Do Driverless Cars Dream of Electric Sheep?

ST illustration by Manny Francisco

ST illustration by Manny Francisco

[Straits Times]

Autonomous vehicles offer the prospect of safer and cheaper transportation of people and goods. But as Singapore sees the first driverless taxis take to the roads, technology has raced ahead of our laws — and our morals.


Last week, the world’s first driverless taxi service began picking up passengers on Singapore’s roads. It is a pilot programme with only six cars, twelve designated stops, pre-registered passengers, and limited hours that avoid peak traffic. And while the Renaults and Mitsubishis may be “driverless”, they come with an engineer ready to take the wheel and a researcher taking notes on passenger experience.

Although these are baby steps, autonomous transportation is set to transform how people and goods move around the world. Before we hand over the keys to our robot cabbies, however, a host of legal and moral issues need to be worked through.

Who’s in the driver’s seat?

A key distinction is between automated and autonomous. Many cars now have automated functions like cruise control, which regulates speed. These functions are supervised by the driver, who remains in active control. Autonomous means that the vehicle itself is taking decisions without input from the driver — indeed, there is no need for a driver at all.

So what happens if something goes wrong?

In terms of civil liability — the obligation to compensate another person that is injured, for example — there is nothing particularly difficult here. If I negligently drive over your foot, I may be responsible for your medical expenses. If your foot is injured because my car explodes due to a defective petrol tank, then the manufacturer may be liable. Insurance helps to allocate these costs more efficiently and many jurisdictions already require minimum levels of cover. Last October, Volvo’s CEO made headlines when he said that the company would accept full liability for accidents when its cars are in autonomous mode. Since many jurisdictions allowing self-driving cars have mandated higher levels of insurance, this statement was a bit disingenuous. But it is possible that laws may be reviewed to require vehicles to be insured rather than drivers, and to impose strict liability on manufacturers — meaning responsibility for damage without having to demonstrate negligence on their part.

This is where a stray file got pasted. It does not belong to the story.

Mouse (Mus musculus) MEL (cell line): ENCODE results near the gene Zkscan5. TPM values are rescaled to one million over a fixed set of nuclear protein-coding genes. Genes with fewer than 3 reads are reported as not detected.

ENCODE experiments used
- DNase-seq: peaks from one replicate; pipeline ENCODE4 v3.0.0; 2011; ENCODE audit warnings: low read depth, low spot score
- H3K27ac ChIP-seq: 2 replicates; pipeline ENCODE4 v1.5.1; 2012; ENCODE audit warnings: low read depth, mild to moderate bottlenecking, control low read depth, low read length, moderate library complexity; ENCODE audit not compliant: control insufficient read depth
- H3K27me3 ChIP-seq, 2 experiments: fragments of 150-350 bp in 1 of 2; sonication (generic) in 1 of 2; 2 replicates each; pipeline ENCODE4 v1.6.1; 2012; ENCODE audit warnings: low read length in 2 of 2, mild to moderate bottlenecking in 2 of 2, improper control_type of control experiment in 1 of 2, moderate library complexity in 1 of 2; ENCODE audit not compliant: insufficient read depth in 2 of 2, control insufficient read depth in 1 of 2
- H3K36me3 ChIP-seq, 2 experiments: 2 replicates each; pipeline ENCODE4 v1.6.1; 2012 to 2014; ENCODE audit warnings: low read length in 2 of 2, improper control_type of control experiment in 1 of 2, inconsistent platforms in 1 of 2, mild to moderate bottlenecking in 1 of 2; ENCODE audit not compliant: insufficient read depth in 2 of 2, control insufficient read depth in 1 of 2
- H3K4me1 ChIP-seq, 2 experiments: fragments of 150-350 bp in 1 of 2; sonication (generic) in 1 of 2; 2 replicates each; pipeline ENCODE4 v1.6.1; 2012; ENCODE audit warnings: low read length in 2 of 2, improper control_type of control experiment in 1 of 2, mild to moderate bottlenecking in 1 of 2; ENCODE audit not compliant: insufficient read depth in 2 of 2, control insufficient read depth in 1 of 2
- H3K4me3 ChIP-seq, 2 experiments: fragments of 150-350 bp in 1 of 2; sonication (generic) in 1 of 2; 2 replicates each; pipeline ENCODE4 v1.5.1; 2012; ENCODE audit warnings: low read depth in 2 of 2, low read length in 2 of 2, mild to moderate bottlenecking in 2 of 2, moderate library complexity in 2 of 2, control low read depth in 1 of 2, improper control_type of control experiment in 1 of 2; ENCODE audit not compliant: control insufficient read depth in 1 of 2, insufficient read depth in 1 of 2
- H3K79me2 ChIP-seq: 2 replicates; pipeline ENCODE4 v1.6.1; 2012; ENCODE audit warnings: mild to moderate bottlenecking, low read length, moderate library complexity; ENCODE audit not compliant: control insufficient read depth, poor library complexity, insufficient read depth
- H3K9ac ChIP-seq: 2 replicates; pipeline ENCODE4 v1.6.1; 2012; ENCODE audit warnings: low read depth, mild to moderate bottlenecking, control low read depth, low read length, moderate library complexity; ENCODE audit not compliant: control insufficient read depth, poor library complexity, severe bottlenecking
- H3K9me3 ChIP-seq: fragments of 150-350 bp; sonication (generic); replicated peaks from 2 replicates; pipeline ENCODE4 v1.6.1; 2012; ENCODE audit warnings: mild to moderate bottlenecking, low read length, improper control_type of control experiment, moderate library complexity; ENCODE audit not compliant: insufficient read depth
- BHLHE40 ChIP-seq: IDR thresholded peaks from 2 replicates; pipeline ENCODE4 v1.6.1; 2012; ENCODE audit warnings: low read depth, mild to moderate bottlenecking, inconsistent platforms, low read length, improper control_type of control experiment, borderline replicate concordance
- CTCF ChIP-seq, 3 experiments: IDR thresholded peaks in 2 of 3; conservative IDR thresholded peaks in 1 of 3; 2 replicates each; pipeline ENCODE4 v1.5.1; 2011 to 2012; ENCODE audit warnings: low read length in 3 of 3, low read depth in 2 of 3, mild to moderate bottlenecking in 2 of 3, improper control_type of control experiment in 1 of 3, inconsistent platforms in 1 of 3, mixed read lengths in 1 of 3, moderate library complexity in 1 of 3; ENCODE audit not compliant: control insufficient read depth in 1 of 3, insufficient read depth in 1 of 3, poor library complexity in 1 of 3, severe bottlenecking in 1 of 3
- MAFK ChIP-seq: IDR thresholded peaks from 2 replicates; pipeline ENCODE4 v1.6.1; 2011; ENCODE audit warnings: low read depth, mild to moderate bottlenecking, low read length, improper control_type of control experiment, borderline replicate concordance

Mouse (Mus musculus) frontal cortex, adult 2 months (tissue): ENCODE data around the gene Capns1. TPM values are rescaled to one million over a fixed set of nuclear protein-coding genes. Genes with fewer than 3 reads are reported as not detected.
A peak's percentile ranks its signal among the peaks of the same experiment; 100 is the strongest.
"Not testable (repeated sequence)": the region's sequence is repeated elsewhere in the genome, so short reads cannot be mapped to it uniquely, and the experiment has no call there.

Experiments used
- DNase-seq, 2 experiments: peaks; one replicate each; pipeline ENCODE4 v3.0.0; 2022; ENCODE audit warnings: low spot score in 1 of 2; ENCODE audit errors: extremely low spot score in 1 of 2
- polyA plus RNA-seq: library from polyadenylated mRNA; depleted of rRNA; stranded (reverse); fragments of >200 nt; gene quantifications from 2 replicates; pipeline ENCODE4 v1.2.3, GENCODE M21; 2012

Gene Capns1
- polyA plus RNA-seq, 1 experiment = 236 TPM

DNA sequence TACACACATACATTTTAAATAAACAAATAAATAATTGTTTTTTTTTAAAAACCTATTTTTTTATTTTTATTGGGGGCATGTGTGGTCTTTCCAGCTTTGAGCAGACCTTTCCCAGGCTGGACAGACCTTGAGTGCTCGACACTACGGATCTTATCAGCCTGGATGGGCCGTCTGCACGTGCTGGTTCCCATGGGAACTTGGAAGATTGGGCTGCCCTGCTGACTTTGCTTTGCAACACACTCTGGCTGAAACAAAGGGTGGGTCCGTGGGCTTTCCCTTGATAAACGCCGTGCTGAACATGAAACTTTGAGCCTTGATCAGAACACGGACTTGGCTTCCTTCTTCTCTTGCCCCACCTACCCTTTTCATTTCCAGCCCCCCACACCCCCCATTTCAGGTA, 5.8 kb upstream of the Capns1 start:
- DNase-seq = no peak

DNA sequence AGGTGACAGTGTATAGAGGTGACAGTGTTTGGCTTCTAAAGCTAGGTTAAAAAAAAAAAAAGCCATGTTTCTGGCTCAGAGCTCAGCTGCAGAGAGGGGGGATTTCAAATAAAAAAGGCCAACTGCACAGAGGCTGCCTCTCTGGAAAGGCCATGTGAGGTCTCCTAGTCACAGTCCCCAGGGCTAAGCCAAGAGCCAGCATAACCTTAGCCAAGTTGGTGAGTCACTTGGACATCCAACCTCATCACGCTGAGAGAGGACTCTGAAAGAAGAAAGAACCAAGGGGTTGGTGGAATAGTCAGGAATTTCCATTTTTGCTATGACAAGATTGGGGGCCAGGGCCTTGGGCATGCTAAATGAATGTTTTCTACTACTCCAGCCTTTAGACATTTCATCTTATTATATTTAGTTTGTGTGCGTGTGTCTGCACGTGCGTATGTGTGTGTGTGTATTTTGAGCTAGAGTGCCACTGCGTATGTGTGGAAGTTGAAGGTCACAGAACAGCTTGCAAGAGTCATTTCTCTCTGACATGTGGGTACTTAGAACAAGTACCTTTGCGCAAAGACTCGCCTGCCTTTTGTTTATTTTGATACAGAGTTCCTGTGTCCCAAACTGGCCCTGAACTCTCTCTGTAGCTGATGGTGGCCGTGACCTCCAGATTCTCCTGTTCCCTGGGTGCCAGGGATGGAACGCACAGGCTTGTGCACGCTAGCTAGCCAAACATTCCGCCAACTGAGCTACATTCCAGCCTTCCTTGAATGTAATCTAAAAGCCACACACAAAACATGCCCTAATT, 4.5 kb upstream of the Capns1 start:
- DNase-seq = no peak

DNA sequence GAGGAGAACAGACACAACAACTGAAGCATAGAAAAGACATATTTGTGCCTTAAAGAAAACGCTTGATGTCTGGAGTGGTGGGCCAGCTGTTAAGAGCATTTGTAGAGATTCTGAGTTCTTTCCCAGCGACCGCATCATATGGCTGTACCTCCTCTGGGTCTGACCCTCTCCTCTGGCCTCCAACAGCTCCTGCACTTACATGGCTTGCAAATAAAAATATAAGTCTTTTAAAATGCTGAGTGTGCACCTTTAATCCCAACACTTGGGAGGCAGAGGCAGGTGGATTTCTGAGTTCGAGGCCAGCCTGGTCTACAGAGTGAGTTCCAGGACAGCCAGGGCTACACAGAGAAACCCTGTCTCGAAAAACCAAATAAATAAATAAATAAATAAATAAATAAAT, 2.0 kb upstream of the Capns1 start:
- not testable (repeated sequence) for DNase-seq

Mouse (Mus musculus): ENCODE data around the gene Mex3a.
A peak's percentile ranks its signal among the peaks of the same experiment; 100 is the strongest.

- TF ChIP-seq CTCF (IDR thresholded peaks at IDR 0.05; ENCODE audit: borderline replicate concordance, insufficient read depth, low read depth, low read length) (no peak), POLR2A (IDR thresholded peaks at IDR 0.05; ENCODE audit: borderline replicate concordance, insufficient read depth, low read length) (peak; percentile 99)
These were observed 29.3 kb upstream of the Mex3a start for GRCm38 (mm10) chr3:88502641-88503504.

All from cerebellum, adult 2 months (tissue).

Further amendments may follow if the business model of transportation changes — if vehicles come to be seen as a service to be used rather than a thing to be owned. But the fundamental legal concepts are sound.

Not so in relation to criminal law.

Crimes are less concerned with allocating costs than apportioning blame. If a vehicle registered in my name is caught speeding by a speed camera, then I am presumptively responsible unless I can point to the responsibility of another person. For this reason, California law allows autonomous vehicles on the road provided that a human driver is behind the wheel and alert. If Highway Patrol pulls the car over, he or she is going to get the ticket.

Similarly, Singapore law presently focuses criminal responsibility on the driver, meaning the person able to control a vehicle’s speed and direction. (In the new “driverless” taxis, that means the engineer.)

But what if there is no driver?

It would probably depend on why the vehicle was speeding. If I were clever enough to hack the security protocols and programmed my car to go faster than the speed limit, I might be guilty of an offence. If it was purely a system malfunction, akin to someone’s brakes failing while driving down a steep hill, there may be no fine — but compensation for damage caused would be allocated in accordance with civil liability rules.

Between these extremes is the possibility that an autonomous vehicle itself might decide that it should speed. For example, imagine a situation in which your smartwatch detects that you are having a heart attack and shares this data with your autonomous car. The road is clear and so the car exceeds the limit in order to save your life. Necessity might be a defence for a human driver in such circumstances; it is possible that it might be extended to our robot counterparts also.